• Feature

Activist shareholders for Smith & Wesson embrace the long view in struggle to curb gun violence

Despite failing to pass a human rights resolution, one group of investors will continue the fight to hold the world’s biggest firearms manufacturer accountable.
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The killing of seven people and wounding of 47 more in Highland Park, Illinois on July 4 was committed with a weapon made by Smith & Wesson, the world’s biggest firearms manufacturer.  So was the killing of 17 people at Marjory Stoneham Douglas High School in Parkland, Florida in 2018.

Perhaps it’s no surprise that guns made by Smith & Wesson would be implicated in gun crimes, a category that reached record heights in the United States last year. Neither is it a surprise that the issue crosses U.S. borders. 

In a lawsuit targeting major gun manufacturers, the Mexican government cited numerous examples of Smith & Wesson rifles being smuggled over the border to criminal cartels. The company is well aware, the lawsuit says, “that its marketing would motivate and attract criminal users — including the cartels — to select and misuse its products in unlawful acts of violence.”

For some of the company’s stockholders, the use of its products to commit murder demands change at the highest level of corporate governance. They are calling on the company to adopt a human rights policy consistent with the United Nations Guiding Principles on Human Rights. The company’s management rejects the idea as one that would harm its business.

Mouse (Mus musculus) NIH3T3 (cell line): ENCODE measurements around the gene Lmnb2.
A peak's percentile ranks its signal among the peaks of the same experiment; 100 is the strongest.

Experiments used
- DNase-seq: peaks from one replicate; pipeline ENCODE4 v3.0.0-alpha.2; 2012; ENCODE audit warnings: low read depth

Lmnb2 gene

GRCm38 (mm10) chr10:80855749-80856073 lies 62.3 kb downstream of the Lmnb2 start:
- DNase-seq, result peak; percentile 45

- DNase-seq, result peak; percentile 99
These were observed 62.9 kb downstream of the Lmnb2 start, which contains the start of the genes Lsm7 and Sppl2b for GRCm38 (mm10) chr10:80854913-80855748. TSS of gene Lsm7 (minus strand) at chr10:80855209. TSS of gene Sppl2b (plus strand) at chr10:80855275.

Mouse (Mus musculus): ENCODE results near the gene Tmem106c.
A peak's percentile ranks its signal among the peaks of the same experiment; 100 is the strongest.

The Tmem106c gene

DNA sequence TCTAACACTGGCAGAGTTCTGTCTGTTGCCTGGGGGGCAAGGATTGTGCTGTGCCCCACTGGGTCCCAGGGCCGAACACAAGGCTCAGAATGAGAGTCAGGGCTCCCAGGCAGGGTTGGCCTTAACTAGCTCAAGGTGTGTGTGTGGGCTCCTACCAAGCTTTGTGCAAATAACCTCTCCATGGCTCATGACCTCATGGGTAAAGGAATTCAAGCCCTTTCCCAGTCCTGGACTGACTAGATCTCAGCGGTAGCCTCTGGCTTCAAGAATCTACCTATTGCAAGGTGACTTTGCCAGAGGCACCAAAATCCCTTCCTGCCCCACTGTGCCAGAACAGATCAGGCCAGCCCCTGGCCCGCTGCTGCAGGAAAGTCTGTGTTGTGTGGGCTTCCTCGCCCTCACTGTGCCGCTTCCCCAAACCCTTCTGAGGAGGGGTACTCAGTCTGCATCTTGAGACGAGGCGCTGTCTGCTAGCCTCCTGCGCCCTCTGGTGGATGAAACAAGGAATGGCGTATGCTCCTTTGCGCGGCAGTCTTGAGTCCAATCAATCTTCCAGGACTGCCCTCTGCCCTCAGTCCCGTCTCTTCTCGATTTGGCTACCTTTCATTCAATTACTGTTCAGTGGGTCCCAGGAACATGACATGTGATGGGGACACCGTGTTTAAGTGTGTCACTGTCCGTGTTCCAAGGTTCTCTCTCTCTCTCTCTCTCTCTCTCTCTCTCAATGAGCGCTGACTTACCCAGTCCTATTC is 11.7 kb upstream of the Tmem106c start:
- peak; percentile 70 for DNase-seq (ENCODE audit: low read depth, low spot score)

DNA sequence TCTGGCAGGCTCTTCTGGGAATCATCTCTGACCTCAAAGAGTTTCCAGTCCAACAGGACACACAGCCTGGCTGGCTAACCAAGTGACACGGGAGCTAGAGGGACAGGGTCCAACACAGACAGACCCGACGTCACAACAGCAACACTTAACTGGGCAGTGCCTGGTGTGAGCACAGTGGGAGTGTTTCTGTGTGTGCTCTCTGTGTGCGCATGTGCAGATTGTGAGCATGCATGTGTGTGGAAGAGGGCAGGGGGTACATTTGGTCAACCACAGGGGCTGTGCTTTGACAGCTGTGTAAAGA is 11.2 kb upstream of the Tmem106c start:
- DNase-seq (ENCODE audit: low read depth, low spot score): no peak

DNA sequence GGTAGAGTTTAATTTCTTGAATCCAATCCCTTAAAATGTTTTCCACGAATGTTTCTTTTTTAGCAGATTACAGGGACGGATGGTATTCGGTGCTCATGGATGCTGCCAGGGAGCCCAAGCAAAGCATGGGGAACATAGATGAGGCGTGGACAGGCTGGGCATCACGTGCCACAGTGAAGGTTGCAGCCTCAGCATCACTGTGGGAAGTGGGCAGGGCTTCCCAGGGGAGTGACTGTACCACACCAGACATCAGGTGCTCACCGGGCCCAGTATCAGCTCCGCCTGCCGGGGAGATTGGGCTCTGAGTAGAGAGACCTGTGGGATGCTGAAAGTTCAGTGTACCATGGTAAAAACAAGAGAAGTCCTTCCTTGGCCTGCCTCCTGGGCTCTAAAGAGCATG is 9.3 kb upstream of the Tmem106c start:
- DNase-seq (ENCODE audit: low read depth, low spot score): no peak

Smith & Wesson, established in Springfield, Massachusetts 170 years ago, is one of only two major gunmakers whose stock is publicly traded. That makes the company, along with Sturm Ruger, accountable to the Securities and Exchange Commission. SEC rules enable shareholders to submit resolutions for consideration at the company’s Annual Meeting of Stockholders, where elections are based on the one-share one-vote principle.

The two sides faced off via video conferencing at Smith & Wesson’s annual meeting on Sept. 12. As similar proposals had fared in previous years, votes representing the majority of shares sided with the management. The result was a marked contrast with the outcome of Sturm Ruger’s annual meeting three months ago, when two-thirds of shares voted to require the company to assess the human rights impact of the firearms it makes and sells.  

Dominican Sr. Judy Byron (Interfaith Center on Corporate Responsibility)

It’s fair to say the human rights stockholders are not your typical investors. Their Smith & Wesson resolution was filed by 15 groups of religious investors, mostly orders of Catholic nuns plus a couple of Catholic health care providers and the Episcopal Church. Judy Byron, a member of the Adrian Dominican Sisters and director of the Northwest Coalition for Responsible Investment in Seattle, is the group’s main spokesperson. Both groups work with the Interfaith Center on Corporate Responsibility, or ICCR, a 51-year-old organization that backed 504 shareholder resolutions in 2022.

Recalling her years as a schoolteacher, Byron said she remembers plenty of fire drills and earthquake drills, but added, “I never had to worry about someone coming into the school with a gun.”

Not just moral theater

With gun violence on the rise several years ago, Byron made what might be a counter-intuitive proposal: Her order should buy stock in gun-makers and gun-dealers. They had experience with shareholder activism going back to the anti-apartheid movement in the 1970s. It was time, she suggested, to apply what they had learned to the epidemic of gun violence. Soon, the Adrian Sisters had ownership shares in Smith & Wesson, Strum Ruger and Dick’s Sports. Then, along with other ICCR members, they started introducing shareholder resolutions. This year’s was their fifth resolution put before Smith & Wesson shareholders.